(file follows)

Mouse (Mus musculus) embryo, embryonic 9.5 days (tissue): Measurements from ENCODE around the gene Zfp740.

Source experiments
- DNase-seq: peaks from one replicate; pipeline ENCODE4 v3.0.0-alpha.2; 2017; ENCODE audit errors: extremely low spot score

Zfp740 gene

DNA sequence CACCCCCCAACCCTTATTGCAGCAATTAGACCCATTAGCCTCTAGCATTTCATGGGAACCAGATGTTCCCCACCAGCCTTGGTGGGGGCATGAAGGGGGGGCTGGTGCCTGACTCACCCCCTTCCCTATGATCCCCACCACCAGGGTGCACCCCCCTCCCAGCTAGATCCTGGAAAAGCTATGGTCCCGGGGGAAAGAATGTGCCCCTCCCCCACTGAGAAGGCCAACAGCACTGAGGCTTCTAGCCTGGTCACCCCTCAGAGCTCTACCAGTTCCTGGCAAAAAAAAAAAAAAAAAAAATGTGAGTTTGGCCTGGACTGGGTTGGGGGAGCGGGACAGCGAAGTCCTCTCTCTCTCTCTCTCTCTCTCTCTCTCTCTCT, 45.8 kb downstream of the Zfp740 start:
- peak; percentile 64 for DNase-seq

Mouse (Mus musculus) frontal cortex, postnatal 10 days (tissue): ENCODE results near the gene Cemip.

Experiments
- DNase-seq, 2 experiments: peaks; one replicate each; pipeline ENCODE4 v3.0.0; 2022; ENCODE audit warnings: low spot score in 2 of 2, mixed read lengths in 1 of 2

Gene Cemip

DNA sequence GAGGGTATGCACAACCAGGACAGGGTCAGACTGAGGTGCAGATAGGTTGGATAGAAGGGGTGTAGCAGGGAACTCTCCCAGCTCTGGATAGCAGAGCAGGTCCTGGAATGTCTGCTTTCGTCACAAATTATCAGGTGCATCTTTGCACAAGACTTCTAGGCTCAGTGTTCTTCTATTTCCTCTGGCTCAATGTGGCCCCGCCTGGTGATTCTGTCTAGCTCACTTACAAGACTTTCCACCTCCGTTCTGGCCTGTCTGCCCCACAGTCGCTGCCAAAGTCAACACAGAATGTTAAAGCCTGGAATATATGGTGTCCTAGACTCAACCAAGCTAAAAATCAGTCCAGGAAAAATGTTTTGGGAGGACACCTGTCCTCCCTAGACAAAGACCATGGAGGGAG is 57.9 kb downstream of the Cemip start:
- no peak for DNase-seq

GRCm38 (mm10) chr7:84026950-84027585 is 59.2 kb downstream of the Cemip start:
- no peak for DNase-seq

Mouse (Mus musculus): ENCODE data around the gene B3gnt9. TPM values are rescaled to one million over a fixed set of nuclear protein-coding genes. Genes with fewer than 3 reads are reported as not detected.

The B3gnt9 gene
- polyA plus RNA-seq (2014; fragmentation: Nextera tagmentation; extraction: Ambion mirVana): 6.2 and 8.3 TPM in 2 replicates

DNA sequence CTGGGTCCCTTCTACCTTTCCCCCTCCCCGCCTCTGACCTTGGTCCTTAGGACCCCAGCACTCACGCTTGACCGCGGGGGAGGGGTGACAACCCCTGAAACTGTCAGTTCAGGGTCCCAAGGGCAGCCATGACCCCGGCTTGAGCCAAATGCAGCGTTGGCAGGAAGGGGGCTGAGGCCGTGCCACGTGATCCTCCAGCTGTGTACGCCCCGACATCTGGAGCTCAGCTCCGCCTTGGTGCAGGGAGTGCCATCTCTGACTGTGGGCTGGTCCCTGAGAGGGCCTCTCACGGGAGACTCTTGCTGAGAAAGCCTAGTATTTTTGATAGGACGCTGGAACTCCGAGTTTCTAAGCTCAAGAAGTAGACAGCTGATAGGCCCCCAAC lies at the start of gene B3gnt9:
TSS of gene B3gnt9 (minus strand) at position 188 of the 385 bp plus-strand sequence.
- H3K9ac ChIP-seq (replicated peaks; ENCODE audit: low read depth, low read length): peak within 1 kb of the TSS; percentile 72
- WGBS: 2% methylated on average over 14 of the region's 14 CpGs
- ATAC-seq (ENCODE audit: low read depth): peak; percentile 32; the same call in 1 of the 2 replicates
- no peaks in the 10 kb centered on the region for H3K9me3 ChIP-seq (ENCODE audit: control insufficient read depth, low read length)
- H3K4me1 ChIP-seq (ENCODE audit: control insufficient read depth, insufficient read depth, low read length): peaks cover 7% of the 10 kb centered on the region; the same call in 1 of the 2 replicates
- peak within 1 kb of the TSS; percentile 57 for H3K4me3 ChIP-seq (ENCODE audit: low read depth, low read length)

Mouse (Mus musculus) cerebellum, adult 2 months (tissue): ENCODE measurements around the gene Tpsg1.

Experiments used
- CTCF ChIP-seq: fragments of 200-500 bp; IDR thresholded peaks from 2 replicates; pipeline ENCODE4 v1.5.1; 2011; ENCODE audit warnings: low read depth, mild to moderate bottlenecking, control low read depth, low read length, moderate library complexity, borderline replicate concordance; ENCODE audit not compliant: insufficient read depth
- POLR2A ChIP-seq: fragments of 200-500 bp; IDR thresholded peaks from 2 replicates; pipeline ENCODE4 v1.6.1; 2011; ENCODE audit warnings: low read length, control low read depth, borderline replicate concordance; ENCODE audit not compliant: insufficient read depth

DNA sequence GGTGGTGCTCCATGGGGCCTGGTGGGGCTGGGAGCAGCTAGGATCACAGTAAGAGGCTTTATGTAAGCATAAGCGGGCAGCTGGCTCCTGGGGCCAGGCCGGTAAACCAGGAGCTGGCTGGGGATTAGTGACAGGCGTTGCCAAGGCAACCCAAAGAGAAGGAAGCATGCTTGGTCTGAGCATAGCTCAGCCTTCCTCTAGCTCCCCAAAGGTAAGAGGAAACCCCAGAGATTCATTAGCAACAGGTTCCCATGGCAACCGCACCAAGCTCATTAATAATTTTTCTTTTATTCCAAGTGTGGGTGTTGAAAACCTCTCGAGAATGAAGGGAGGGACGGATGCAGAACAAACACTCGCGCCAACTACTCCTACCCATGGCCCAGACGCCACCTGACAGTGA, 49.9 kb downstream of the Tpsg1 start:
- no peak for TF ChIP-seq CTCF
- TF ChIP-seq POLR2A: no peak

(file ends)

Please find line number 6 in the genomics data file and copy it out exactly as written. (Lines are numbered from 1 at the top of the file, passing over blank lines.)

- peak; percentile 64 for DNase-seq